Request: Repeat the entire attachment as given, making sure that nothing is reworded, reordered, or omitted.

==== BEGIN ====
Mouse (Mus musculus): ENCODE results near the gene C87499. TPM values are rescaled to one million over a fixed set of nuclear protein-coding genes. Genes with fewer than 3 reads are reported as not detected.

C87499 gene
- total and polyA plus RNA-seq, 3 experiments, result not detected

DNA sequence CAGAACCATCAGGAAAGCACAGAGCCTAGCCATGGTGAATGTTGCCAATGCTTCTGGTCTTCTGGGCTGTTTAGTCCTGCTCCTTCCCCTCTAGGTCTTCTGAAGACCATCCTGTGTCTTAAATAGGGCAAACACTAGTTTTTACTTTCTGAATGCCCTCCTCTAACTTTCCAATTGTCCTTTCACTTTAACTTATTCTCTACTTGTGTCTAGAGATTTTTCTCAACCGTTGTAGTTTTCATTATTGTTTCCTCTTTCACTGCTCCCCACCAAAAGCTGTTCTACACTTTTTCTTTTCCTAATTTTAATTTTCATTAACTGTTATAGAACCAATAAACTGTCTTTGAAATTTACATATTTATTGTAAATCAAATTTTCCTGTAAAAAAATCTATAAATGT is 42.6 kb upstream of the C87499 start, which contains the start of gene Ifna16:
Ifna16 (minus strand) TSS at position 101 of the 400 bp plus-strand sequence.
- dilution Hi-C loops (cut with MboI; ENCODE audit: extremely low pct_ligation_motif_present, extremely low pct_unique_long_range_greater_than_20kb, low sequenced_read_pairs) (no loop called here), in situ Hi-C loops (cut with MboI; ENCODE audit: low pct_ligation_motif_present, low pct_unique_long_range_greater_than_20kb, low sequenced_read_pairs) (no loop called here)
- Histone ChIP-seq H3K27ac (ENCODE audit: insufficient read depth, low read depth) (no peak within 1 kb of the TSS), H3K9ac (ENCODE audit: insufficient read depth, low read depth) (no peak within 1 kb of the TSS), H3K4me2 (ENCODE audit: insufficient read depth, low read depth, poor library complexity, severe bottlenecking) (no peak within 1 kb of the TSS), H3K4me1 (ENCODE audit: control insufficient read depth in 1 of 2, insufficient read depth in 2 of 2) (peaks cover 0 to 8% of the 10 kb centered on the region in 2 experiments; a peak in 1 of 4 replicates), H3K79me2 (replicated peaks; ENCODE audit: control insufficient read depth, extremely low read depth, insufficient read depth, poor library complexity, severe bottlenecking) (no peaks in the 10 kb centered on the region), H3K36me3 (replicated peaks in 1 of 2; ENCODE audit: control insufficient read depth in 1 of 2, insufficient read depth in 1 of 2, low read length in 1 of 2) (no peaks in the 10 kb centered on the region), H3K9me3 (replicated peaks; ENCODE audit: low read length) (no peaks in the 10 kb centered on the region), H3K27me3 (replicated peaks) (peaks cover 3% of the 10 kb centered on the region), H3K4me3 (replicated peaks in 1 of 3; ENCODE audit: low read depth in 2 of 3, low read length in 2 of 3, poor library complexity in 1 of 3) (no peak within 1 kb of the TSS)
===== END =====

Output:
Mouse (Mus musculus): ENCODE results near the gene C87499. TPM values are rescaled to one million over a fixed set of nuclear protein-coding genes. Genes with fewer than 3 reads are reported as not detected.

C87499 gene
- total and polyA plus RNA-seq, 3 experiments, result not detected

DNA sequence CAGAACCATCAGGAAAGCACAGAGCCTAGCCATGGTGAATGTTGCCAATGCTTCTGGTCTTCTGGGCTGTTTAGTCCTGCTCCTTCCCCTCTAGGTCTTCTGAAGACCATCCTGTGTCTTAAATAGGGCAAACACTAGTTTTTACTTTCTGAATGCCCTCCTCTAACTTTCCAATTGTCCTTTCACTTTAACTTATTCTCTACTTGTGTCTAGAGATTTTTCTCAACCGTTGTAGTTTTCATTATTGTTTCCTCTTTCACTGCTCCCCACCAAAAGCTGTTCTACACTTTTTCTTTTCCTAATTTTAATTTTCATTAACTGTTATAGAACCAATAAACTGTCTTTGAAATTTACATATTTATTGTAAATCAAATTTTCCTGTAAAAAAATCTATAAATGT is 42.6 kb upstream of the C87499 start, which contains the start of gene Ifna16:
Ifna16 (minus strand) TSS at position 101 of the 400 bp plus-strand sequence.
- dilution Hi-C loops (cut with MboI; ENCODE audit: extremely low pct_ligation_motif_present, extremely low pct_unique_long_range_greater_than_20kb, low sequenced_read_pairs) (no loop called here), in situ Hi-C loops (cut with MboI; ENCODE audit: low pct_ligation_motif_present, low pct_unique_long_range_greater_than_20kb, low sequenced_read_pairs) (no loop called here)
- Histone ChIP-seq H3K27ac (ENCODE audit: insufficient read depth, low read depth) (no peak within 1 kb of the TSS), H3K9ac (ENCODE audit: insufficient read depth, low read depth) (no peak within 1 kb of the TSS), H3K4me2 (ENCODE audit: insufficient read depth, low read depth, poor library complexity, severe bottlenecking) (no peak within 1 kb of the TSS), H3K4me1 (ENCODE audit: control insufficient read depth in 1 of 2, insufficient read depth in 2 of 2) (peaks cover 0 to 8% of the 10 kb centered on the region in 2 experiments; a peak in 1 of 4 replicates), H3K79me2 (replicated peaks; ENCODE audit: control insufficient read depth, extremely low read depth, insufficient read depth, poor library complexity, severe bottlenecking) (no peaks in the 10 kb centered on the region), H3K36me3 (replicated peaks in 1 of 2; ENCODE audit: control insufficient read depth in 1 of 2, insufficient read depth in 1 of 2, low read length in 1 of 2) (no peaks in the 10 kb centered on the region), H3K9me3 (replicated peaks; ENCODE audit: low read length) (no peaks in the 10 kb centered on the region), H3K27me3 (replicated peaks) (peaks cover 3% of the 10 kb centered on the region), H3K4me3 (replicated peaks in 1 of 3; ENCODE audit: low read depth in 2 of 3, low read length in 2 of 3, poor library complexity in 1 of 3) (no peak within 1 kb of the TSS)